The permissive culture of sexual degradation and harassment of girls and women starts earlier than we think. With the proliferation of the #MeToo Campaign on social media, I and so many of my women friends, have done a deep dive into our own experiences. I cast my mind back to my earliest memories of being sexually degraded by boys and was shocked to realize they started at age 12. I work everyday to build girls’ confidence, to fight agains the enormous wave waiting to topple their self-esteem during puberty. My realization made me wonder, what emotional impact does it have on girls to be sexually demeaned during those formative years and how had I never asked that question before? Furthermore, do boys who make sexually demeaning comments without consequence become men who sexually harass and assault women?
It was the end-of-year pool party for my 7th grade class at a local town pool. I had spent days deciding which of my new bathing suits I was going to wear that day. Well into puberty, with breasts and pubic hair, I felt good about what my changing body looked like in my aqua high-cut one-piece suit. I was at the point where I needed to shave my bikini line if I didn’t want my pubic hair showing outside my bathing-suit, so earlier that morning I had hastily shaved with a cheap, disposable razor. As was the case then and for years afterward until I started waxing, I had little red bumps along the area where I had shaved. I was sitting on the side of the pool, next to the boy I liked at the time, feeling happy and confident, when he turned to me and said “I can see where you shave your pussy.” I can still feel the shock that reverberated through my body at the crudeness of that comment. What was he doing speaking to me that way? I recoiled and deflated. To this day, I have no memory of what I said back to him, I just remember jumping back into the pool so that he couldn’t look at my body anymore.
The second incident occurred freshman year of high school in the hallway between class periods. I was new to the school but had a group of friends, including some sophomore boys. On that particular day, I had put together a mildly adventuresome outfit for my preppy school, tucking my mother’s olive green cardigan from her high school days into a pair of new olive green Francois Girbaud jeans, topped off by a wide black belt. Not unlike the day at the pool two years earlier, I felt good about my outfit and how my body looked. One of the sophomore boys turned to me and said “Your tits look good in that sweater.” Again, I was stunned by being spoken to that way. That wasn’t why I had worn that sweater! I don’t remember what I said in return, although it’s possible I said “Thank you.”
There are many elements that strike me about these memories: one, that the boys felt they had the right to say these things in the first place. That there was nothing wrong with their speaking about my body in that way and they feared no consequences from doing so. Two, that I had no idea what to say in return. I was totally unprepared to be spoken to that way, for my body and my sexuality to be open to casual and demeaning conversation. Three, what impact comments like these have on the confidence of pre-teen and teenage girls? Research shows that girls’ confidence peaks at age 9 and then begins the precipitous drop during pre-teen and teenage years. I can’t help wonder if the decline in girls’ confidence as puberty begins isn’t tied to the things boys say and do to girls that age. And finally, do boys who speak that way to girls go on to become men who harass women?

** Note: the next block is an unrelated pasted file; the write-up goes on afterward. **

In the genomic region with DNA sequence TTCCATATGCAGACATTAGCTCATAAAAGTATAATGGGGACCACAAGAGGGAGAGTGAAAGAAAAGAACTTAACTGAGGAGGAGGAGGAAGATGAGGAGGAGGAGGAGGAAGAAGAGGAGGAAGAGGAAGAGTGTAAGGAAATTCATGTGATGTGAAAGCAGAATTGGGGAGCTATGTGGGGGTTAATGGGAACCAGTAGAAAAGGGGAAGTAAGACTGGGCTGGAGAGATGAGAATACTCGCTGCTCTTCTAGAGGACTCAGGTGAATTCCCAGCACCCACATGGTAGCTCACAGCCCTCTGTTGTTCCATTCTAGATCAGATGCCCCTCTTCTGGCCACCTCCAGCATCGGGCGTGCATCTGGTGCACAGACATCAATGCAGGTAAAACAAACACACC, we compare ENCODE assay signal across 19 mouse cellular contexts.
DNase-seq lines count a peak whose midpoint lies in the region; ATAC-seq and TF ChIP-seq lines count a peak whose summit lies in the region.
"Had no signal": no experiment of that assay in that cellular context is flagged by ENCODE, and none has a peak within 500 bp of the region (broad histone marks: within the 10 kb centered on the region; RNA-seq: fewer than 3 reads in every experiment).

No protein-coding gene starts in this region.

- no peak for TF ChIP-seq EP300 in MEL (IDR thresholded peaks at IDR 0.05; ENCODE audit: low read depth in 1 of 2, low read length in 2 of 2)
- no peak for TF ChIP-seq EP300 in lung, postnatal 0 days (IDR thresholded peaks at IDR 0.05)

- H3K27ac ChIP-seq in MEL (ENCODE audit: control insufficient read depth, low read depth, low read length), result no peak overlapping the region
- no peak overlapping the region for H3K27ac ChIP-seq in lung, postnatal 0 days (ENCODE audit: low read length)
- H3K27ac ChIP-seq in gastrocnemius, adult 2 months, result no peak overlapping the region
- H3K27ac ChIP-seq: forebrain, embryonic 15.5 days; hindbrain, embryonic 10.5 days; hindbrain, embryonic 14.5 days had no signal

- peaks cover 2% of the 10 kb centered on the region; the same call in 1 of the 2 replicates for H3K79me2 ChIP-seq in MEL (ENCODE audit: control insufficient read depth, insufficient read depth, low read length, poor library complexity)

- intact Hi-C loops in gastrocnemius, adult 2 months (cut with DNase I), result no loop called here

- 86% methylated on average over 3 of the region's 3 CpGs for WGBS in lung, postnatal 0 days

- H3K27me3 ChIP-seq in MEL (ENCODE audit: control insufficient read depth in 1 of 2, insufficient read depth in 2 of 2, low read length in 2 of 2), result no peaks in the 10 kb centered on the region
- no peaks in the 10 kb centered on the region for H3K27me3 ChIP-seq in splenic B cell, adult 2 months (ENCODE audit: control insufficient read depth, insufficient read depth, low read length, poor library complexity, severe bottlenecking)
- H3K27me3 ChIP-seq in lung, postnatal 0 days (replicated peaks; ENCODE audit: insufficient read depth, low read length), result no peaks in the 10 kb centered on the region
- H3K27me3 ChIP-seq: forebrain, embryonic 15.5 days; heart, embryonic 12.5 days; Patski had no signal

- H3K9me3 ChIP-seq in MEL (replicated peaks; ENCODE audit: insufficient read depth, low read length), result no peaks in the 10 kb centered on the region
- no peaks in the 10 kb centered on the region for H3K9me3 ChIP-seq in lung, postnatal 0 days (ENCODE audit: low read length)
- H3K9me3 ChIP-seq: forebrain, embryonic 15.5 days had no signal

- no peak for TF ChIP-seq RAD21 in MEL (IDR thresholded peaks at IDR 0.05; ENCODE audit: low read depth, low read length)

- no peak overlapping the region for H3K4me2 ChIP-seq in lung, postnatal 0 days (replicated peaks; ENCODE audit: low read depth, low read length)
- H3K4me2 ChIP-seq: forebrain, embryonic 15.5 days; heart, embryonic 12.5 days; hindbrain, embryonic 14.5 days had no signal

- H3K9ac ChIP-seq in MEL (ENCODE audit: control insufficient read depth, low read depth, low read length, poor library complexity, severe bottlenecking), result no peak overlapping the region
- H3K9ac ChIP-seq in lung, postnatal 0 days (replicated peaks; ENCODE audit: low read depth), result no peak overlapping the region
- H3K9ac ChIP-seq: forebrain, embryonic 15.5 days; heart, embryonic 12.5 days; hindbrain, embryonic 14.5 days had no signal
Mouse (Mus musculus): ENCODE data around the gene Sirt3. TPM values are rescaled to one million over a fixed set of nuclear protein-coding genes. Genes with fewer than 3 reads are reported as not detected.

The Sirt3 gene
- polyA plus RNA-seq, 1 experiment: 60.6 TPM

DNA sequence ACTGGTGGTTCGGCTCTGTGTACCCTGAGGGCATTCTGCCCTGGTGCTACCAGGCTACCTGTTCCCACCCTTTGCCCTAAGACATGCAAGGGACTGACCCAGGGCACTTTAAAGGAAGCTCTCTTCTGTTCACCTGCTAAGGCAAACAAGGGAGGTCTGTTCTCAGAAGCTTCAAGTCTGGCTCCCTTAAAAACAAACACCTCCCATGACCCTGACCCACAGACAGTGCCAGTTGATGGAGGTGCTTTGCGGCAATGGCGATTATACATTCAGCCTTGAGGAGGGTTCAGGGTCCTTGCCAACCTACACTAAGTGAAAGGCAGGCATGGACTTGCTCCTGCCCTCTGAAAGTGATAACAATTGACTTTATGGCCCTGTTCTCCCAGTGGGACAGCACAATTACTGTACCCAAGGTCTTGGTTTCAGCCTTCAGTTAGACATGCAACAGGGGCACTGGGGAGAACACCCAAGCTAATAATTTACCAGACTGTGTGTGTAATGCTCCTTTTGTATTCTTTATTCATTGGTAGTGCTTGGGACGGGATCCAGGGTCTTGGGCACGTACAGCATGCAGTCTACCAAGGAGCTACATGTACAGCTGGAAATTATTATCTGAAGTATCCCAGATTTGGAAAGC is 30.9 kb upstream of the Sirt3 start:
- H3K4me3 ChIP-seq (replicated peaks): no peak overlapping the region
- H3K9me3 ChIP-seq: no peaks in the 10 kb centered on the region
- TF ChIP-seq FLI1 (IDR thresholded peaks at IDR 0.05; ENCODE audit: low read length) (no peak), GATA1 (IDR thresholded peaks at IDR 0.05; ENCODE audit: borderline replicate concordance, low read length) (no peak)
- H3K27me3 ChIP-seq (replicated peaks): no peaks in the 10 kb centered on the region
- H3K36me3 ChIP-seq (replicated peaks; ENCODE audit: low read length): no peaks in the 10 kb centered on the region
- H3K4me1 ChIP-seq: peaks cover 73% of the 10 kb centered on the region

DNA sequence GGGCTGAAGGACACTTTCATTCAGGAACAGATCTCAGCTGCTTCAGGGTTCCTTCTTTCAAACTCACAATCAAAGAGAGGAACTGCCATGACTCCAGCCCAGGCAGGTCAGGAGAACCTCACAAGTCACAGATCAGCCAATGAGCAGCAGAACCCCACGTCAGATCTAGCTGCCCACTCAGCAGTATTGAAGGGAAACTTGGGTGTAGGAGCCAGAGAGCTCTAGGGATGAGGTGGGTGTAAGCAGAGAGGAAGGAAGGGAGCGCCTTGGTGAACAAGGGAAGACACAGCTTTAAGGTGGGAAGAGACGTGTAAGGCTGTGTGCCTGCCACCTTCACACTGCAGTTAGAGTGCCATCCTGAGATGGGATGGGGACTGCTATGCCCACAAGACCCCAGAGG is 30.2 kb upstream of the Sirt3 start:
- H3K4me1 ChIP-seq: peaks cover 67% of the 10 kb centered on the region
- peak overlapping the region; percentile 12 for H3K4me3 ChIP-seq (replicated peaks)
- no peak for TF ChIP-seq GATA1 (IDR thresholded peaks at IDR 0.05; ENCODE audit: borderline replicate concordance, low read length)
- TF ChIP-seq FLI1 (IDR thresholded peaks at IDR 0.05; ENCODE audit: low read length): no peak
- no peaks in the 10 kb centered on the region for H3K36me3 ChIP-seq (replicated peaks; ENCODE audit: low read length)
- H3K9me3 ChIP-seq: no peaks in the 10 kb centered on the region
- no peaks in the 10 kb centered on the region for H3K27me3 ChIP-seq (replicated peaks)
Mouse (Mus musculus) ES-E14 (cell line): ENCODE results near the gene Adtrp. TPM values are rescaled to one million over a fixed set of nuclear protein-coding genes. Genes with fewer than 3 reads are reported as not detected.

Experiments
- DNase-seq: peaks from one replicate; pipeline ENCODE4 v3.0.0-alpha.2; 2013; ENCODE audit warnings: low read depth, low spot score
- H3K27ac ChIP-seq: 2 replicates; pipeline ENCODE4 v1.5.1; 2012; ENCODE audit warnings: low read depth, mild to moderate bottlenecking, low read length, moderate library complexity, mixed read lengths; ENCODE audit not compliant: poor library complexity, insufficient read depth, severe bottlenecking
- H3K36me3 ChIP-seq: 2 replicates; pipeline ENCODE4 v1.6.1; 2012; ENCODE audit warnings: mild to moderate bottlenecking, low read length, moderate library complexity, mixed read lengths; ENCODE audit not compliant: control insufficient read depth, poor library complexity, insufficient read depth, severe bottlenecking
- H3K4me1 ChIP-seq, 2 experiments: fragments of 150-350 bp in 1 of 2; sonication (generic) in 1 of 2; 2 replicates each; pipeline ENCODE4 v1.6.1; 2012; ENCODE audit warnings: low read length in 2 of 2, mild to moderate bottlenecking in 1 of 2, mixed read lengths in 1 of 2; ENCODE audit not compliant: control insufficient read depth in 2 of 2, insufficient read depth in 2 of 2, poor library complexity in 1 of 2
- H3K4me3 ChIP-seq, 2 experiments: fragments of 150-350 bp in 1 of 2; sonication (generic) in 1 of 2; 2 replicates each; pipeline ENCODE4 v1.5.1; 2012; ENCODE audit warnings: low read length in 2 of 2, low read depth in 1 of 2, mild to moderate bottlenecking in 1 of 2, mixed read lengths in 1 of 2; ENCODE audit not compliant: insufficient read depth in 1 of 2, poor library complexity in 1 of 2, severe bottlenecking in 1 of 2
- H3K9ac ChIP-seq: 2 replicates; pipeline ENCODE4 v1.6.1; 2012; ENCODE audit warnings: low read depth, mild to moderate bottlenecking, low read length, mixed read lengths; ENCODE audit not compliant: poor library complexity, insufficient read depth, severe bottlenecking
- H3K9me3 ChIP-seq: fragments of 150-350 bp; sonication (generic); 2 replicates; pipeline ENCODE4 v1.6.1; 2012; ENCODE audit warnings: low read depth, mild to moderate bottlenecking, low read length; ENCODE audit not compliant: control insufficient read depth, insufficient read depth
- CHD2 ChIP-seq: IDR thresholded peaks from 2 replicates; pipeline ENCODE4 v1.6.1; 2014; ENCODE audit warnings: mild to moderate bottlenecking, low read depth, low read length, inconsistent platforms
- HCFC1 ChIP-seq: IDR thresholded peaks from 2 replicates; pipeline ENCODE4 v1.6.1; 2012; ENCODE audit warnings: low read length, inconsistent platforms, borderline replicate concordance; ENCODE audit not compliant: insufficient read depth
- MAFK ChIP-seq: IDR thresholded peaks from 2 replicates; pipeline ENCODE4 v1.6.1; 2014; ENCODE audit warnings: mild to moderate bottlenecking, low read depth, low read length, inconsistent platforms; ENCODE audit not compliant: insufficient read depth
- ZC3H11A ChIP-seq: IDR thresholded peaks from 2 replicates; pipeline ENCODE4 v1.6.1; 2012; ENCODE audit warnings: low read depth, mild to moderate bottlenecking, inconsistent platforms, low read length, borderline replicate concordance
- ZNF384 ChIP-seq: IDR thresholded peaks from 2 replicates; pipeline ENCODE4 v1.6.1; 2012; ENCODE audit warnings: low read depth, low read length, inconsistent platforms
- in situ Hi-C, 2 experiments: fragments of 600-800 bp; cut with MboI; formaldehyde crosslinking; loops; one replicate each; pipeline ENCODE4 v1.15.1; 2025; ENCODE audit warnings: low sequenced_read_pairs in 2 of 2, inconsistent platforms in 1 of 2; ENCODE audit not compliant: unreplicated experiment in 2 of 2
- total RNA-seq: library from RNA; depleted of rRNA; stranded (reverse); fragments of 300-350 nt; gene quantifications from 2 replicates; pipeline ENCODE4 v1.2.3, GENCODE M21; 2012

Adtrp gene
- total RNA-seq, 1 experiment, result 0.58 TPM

Thirty years later I can still remember these incidents down to the smallest detail, except for what I said in response. If I could go back in time, I would say to both these boys: “It is not OK for you to talk about my body that way.” As an adult, my responsibility is to educate pre-teens and teenagers on what they should say in the moment of being sexually degraded, helping them practice telling someone else “It is not OK for you to talk about my body that way.” Secondly, my job is to educate my own children of what is OK and not OK to say to other people. It sounds obvious, but believe it or not, I have told them they cannot call someone “stupid” but I have never told them they cannot comment on how a girl’s labia looks in her bathing suit or how a girls’ breasts look in a particular outfit. And ultimately, if my work is about helping girls build and keep their confidence as it begins to decline in the pre-teen years, I need to understand how much boys’ sexually demeaning comments play a part in that decline. We all need to recognize how early the seeds of sexual degradation are planted in our children’s social environment and pull them out at the root before they are able to grow.